Year of the Rooster founders (from left) Logan Ross, Jordan Johnsen and Josh Hutton. (courtesy YOTR)
Three young men are contributing to the fight against
cancer in an unlikely way: by designing clothing.
Jordan Johnsen, Logan Ross and Josh Hutton formed Year of the Roster Clothing in December of 2012. The Winnipeggers all share an interest in art and had been kicking around ideas for a shared business since they graduated from Churchill High School in 2011.
After Hutton landed some design work for California-based Fortune Cookie Clothing, the friends' plan started to take firmer shape. But the choice to donate a portion of all their sales to CancerCare Manitoba only solidified last summer, when the disease touched each of their lives.
Johnsen had already witnessed his mother's fight with breast cancer in 2010. He says watching his mother, a "four-foot-eleven, not very tough-looking lady," throw all her energy into overcoming the disease was deeply inspiring. Last summer, Hutton also had to watch a similar battle when his father was diagnosed with intestinal cancer.
Then in the late summer, at age 19, Ross was diagnosed with testicular cancer.
"He started chemo in October," Johnsen said. "He did great. His hair fell out, but he had no nausea, no pain. Even his doctors said he was lucky."
Hutton had been away visiting family in Calgary after his father's treatments. When he returned, he had no idea his friend was now coping with cancer.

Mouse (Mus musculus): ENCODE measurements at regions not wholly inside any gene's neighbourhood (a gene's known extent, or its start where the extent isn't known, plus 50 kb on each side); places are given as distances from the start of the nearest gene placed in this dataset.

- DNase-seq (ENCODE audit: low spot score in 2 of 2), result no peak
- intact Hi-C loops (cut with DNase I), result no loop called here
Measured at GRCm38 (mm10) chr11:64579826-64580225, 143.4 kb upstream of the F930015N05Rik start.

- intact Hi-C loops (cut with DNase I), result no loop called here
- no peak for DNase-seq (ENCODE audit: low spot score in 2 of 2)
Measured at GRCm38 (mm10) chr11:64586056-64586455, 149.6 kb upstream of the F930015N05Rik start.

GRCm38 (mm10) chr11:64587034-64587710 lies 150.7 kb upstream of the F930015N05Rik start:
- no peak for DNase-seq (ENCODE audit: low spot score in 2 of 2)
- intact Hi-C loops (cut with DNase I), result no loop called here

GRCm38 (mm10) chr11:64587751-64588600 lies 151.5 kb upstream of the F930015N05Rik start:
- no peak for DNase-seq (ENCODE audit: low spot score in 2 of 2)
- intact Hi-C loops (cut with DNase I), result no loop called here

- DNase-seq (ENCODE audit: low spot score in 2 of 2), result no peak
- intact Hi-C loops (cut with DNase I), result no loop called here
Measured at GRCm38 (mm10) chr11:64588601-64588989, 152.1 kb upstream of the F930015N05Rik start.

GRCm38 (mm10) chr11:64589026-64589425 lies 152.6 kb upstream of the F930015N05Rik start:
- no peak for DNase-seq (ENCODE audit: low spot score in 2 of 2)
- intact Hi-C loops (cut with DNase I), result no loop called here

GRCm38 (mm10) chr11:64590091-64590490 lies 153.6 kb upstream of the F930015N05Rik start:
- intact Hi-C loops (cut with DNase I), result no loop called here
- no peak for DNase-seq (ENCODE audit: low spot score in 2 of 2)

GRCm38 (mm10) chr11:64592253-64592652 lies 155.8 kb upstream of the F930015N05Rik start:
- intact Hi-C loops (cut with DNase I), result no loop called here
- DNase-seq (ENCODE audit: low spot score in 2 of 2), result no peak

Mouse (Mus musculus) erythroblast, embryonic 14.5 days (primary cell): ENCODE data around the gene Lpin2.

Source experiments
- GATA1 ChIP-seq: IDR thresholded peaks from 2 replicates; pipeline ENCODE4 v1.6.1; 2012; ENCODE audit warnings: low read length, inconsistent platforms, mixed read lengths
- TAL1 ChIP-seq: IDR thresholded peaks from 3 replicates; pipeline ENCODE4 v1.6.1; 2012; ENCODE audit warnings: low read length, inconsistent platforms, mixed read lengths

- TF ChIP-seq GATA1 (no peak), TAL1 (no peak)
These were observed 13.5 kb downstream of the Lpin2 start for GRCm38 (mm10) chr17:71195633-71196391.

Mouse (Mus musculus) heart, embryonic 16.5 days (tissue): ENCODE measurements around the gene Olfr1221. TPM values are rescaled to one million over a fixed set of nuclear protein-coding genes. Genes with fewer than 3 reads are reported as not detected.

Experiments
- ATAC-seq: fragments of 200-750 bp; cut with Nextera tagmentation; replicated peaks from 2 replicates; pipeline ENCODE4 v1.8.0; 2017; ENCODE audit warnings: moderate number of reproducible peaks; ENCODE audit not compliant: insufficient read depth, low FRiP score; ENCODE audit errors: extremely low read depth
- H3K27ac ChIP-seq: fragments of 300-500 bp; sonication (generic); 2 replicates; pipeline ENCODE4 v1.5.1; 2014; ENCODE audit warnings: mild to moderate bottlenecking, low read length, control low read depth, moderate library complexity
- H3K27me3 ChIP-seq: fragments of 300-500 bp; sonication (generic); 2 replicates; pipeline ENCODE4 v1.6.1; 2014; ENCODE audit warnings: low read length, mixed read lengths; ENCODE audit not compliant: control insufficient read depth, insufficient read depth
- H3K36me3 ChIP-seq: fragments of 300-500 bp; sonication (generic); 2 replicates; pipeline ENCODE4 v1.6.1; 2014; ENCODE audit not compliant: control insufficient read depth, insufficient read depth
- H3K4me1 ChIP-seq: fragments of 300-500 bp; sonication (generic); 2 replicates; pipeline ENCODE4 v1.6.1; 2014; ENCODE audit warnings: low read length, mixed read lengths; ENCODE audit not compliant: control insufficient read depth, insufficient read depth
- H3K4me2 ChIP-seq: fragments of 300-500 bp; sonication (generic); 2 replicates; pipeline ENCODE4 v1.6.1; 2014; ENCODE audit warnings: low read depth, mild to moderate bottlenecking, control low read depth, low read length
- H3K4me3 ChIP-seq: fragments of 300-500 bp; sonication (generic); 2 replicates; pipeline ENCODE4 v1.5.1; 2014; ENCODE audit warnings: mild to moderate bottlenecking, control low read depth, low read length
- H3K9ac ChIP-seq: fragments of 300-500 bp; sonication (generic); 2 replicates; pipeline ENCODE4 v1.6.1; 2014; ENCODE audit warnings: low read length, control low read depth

"He walked in on a group of us and saw we'd shaved our heads to be like Logan," Johnsen said. "We had to explain to him what had happened and he said, 'Get a razor because we're shaving my head right now.' "
Ross responded well to treatment and had time during his
medical leave from the army to hash out final designs with his partners. By the
beginning of 2013, the threesome had graphics ready for shirts, hoodies and
hats based on their shared birth year, 1993 - the year of the rooster.
But they still hadn't printed or sold an item until they were invited to participate in Urban Rhapsody, a fundraising hip-hop concert scheduled for early February.
"With a couple weeks to go, we started looking at how much it would cost to do a short run of the clothes, if we could do it in time," Johnsen said.
At the event, Johnsen and his friends met other local urban clothing designers who were similarly launching their brands as fundraising vehicles. That's when they had another idea. To open a store that could be a springboard for local independent clothing designers, as well as their own brand.
The group is in the final stages of negotiating finances through the Canadian Youth Business Foundation and already have a location selected in Osborne Village. They hope to find out within the month if their hopes to found a hub for local fashion designers will become a reality.
"We don't want to be just another designer store in the village. We want to create an experience," Johnsen says. "You can walk into any store and buy a shirt. You can't walk into every store, meet some cool people who are selling their own brand, hear about some more local brands, get your picture taken and support a cause."